Nokia's Here Auto tries to predict your driving needs (hands-on)

Okay, let's get this out of the way: it's not Nokia Here anymore, just plain old "Here." Nokia's VP of Connected Driving, Floris van de Klashorst, told me that Here no longer uses the Nokia name and is fully independent (though it's still 100 percent owned by Nokia). That settled, Here Auto was launched last year as Nokia's connected car solution for automakers, competing with Apple's CarPlay and Android Auto. Nokia beat both companies to the punch, however, and it definitely shows. The latest version of Here Auto, launched at the Paris Auto Show, has very few rough edges. It's designed to think ahead of you, learn your habits, work with other devices and present information and options in the least distracting way possible. That's Nokia's goal, anyway -- to see if it succeeded, I took a tour around Paris in the company's Range Rover demonstrator.

Before jumping in the car, I had a look at the latest version of Here Auto and talked to Mr. van de Klashorst about the features. First off, the engineers took me through a typical trip planning session. After entering the destination -- which can be done from the vehicle's console or a tablet (more on that later) -- the system queued up several route choices. Thanks to the vehicle's fuel sensor input, part of the route showed up as red (as shown below), meaning you wouldn't make the trip with the gas left in the tank. From there, a sidebar menu appeared, showing filling stations in the area and even the fuel pricesl (the availability of that feature depends on your location). You could then add the pit stop to your newly plotted itinerary.

Nokia Here also works with your tablet or smartphone, allowing you (or a passenger) to preselect a destination. It will then be added to your favorites list on the console display, where it'll stay until you delete it. On top of eliminating the cumbersome console entry chore, the tablet lets drivers change destinations or add pits stops on the fly.

That done, we launched in the company's demonstrator for a quick trip around the convention center. The system immediately brings up street level imagery so that you can picture the final address before you arrive. It'll then bring up several traffic-optimized route options. Once navigating, the system allows touchscreen control, but also allows indirect control via a dial/joystick to the right of the driver (shown below). In addition, the route can be displayed on the car's dash display so that you just have to glance down to see if you're still on track. Nokia said together, those are key safety features that let you "focus on the task at hand, which is driving the car."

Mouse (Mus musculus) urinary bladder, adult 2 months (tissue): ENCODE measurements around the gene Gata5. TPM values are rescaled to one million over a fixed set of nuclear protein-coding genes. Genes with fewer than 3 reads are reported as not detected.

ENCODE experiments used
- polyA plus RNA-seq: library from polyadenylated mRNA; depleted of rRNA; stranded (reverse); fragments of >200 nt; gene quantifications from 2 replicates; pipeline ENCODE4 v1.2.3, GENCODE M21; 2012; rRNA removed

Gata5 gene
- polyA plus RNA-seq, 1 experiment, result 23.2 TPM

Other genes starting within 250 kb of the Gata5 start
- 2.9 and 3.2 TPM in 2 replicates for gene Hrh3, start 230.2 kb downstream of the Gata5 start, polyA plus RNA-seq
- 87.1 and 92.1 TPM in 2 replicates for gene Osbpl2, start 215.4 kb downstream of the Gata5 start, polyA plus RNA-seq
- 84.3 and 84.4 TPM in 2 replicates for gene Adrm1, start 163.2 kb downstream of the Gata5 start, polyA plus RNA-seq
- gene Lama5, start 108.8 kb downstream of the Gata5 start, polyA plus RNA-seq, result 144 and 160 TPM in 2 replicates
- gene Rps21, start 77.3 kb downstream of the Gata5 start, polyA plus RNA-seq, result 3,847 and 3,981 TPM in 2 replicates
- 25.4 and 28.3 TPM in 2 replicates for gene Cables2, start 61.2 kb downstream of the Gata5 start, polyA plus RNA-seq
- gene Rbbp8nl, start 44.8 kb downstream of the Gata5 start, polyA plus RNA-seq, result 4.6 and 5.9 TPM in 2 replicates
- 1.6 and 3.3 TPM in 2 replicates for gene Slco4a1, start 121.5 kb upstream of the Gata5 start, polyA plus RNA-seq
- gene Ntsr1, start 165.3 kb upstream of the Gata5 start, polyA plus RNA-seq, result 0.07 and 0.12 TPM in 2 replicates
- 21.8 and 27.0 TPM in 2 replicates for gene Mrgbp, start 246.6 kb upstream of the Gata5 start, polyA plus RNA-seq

In the event you need input a new destination mid-drive, the maps will still work offline -- a popular feature on the Here smartphone apps. You'll also get tourism information from Lonely Planet, Trip Adviser and local sources, if available.

Once you near your endpoint, the system kicks into approach mode. That brings up the street level view again, and also brings up a mode called "one-touch parking nearby," which will guide you to a parking lot. It can then send an SMS or email with one touch to inform your party that you've arrived. Meanwhile, the companion app located on your tablet has kept up with all this, and can walk you back to your car if you forget where you parked it.

Mr. van de Klashorst told me that on of the main goals of the new update was to make it easier for drivers to improvise and adjust trip planning on the fly. By opening up the interface to external devices (iOS, Android and, of course, Windows) passengers can also join in the fun by finding interesting spots to explore.

With a new SDK, Nokia is giving car manufacturers access to all its features, while letting them custom design the look of interface to suit their needs. The company also has its tendrils into self-driving vehicles, helping manufacturers make them more user-friendly. For instance, Here recently started providing lidar-generated 3D mapping data for better efficiency and trip planning.

Despite a few tablet syncing glitches, the whole demo was incredibly smooth and more importantly, distraction free. Nokia's efforts in developing Here seem to be paying off, as well -- the company said yesterday that its tech is being used as the primary mapping service in 50 out of 62 new vehicles launched at the Paris Auto Show.